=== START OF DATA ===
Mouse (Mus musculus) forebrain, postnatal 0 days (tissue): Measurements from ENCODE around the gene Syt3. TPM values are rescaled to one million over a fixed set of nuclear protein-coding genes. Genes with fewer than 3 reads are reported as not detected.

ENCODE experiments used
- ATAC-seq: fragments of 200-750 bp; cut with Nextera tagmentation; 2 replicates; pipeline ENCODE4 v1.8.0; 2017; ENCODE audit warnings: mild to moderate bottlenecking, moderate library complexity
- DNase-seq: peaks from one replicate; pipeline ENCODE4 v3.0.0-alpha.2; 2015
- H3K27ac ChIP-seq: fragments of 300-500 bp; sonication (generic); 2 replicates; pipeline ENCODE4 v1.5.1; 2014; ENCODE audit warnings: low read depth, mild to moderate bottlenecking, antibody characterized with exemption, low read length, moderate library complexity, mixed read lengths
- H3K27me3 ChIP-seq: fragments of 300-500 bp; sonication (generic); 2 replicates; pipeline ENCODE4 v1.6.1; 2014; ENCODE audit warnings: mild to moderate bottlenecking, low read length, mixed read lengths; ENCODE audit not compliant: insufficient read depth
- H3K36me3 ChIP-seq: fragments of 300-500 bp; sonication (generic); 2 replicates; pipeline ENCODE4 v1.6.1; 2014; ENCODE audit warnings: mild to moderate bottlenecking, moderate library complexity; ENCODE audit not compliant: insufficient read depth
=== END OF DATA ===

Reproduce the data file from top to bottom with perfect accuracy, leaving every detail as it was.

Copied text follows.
Mouse (Mus musculus) forebrain, postnatal 0 days (tissue): Measurements from ENCODE around the gene Syt3. TPM values are rescaled to one million over a fixed set of nuclear protein-coding genes. Genes with fewer than 3 reads are reported as not detected.

ENCODE experiments used
- ATAC-seq: fragments of 200-750 bp; cut with Nextera tagmentation; 2 replicates; pipeline ENCODE4 v1.8.0; 2017; ENCODE audit warnings: mild to moderate bottlenecking, moderate library complexity
- DNase-seq: peaks from one replicate; pipeline ENCODE4 v3.0.0-alpha.2; 2015
- H3K27ac ChIP-seq: fragments of 300-500 bp; sonication (generic); 2 replicates; pipeline ENCODE4 v1.5.1; 2014; ENCODE audit warnings: low read depth, mild to moderate bottlenecking, antibody characterized with exemption, low read length, moderate library complexity, mixed read lengths
- H3K27me3 ChIP-seq: fragments of 300-500 bp; sonication (generic); 2 replicates; pipeline ENCODE4 v1.6.1; 2014; ENCODE audit warnings: mild to moderate bottlenecking, low read length, mixed read lengths; ENCODE audit not compliant: insufficient read depth
- H3K36me3 ChIP-seq: fragments of 300-500 bp; sonication (generic); 2 replicates; pipeline ENCODE4 v1.6.1; 2014; ENCODE audit warnings: mild to moderate bottlenecking, moderate library complexity; ENCODE audit not compliant: insufficient read depth